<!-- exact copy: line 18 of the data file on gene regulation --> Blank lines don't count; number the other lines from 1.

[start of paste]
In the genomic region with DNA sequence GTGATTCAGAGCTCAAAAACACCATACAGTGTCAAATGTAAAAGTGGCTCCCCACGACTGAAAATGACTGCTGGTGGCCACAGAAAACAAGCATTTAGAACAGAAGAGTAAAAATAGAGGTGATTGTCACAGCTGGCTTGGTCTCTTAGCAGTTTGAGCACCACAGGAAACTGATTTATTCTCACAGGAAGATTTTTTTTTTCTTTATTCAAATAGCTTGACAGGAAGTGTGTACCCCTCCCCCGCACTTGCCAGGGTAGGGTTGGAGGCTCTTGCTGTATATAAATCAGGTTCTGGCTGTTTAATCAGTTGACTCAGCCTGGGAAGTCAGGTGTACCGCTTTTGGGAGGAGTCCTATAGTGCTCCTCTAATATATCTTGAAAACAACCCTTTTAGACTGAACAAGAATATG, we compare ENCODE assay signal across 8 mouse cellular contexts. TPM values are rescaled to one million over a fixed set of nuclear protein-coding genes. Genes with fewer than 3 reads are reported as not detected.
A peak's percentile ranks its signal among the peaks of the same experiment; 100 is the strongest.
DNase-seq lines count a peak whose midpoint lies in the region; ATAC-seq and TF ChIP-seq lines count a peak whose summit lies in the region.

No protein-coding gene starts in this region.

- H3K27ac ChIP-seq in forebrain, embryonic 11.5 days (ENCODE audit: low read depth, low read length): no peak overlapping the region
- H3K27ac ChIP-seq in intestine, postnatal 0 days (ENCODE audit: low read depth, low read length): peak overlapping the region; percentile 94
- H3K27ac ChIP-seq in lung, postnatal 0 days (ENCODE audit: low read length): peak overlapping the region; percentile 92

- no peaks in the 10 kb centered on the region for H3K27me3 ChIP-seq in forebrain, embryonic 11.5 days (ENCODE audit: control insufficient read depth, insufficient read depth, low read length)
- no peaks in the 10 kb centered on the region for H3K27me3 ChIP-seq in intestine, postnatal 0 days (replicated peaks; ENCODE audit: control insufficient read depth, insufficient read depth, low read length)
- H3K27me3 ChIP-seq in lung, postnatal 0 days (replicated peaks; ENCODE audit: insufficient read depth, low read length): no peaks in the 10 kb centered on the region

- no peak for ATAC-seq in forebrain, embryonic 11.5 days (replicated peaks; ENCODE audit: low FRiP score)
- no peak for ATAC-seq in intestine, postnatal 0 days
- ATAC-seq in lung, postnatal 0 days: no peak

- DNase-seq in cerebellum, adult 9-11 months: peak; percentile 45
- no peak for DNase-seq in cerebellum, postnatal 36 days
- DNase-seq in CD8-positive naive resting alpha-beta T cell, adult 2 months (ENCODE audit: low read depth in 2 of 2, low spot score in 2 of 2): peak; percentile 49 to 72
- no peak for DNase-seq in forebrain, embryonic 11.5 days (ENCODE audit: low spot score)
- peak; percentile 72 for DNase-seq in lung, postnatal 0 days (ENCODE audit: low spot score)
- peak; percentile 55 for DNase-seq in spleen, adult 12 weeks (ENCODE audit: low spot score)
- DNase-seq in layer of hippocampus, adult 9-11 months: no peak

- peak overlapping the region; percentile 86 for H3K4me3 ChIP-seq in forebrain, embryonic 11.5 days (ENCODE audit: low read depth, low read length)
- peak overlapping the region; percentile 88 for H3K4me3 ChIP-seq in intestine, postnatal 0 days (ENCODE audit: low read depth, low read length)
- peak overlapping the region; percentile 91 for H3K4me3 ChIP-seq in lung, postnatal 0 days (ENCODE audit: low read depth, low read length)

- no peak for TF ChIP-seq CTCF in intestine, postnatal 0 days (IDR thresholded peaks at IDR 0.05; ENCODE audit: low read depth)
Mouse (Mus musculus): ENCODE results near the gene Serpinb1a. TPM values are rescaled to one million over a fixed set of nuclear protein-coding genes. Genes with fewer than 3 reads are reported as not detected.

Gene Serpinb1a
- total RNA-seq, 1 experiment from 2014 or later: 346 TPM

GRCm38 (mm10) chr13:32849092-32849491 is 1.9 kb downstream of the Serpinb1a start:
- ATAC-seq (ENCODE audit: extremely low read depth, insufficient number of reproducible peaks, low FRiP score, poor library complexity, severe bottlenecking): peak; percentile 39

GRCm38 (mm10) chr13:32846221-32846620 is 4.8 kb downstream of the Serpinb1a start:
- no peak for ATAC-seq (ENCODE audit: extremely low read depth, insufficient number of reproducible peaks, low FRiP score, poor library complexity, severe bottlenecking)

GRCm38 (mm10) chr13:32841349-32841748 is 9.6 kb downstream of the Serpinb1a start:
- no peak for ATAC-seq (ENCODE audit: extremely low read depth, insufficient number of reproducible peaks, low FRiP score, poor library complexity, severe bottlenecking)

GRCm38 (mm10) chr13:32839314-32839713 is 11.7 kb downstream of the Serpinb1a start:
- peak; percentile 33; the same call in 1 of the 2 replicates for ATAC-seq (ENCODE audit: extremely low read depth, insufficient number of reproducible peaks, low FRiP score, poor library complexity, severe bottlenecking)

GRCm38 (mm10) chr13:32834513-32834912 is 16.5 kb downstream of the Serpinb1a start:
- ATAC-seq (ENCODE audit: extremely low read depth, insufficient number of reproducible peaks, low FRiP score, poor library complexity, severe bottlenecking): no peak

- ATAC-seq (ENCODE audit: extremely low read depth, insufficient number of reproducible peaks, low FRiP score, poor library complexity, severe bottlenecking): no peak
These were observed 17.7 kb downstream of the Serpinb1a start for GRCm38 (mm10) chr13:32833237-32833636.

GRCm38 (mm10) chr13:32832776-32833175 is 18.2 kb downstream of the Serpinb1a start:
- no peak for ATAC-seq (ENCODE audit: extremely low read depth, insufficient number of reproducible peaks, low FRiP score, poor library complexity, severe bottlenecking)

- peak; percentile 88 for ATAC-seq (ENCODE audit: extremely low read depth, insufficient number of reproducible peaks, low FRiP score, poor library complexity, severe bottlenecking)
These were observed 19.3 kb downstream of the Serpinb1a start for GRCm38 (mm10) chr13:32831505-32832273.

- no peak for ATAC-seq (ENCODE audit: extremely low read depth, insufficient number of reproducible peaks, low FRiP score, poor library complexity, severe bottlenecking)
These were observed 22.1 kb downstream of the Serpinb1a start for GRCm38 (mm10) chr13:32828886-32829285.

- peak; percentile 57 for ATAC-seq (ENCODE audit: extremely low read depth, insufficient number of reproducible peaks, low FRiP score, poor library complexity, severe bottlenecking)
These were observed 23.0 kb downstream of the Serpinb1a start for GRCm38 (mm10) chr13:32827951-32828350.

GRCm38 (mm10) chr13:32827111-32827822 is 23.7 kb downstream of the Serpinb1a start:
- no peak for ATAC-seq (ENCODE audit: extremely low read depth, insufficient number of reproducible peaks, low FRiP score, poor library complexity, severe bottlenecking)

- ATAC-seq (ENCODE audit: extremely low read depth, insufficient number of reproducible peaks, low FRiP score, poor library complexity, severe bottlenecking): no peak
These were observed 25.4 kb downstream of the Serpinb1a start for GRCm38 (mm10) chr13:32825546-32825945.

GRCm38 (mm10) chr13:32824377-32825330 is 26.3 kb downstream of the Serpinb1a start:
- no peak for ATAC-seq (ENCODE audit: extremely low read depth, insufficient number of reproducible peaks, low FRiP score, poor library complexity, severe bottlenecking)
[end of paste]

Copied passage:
- peak; percentile 72 for DNase-seq in lung, postnatal 0 days (ENCODE audit: low spot score)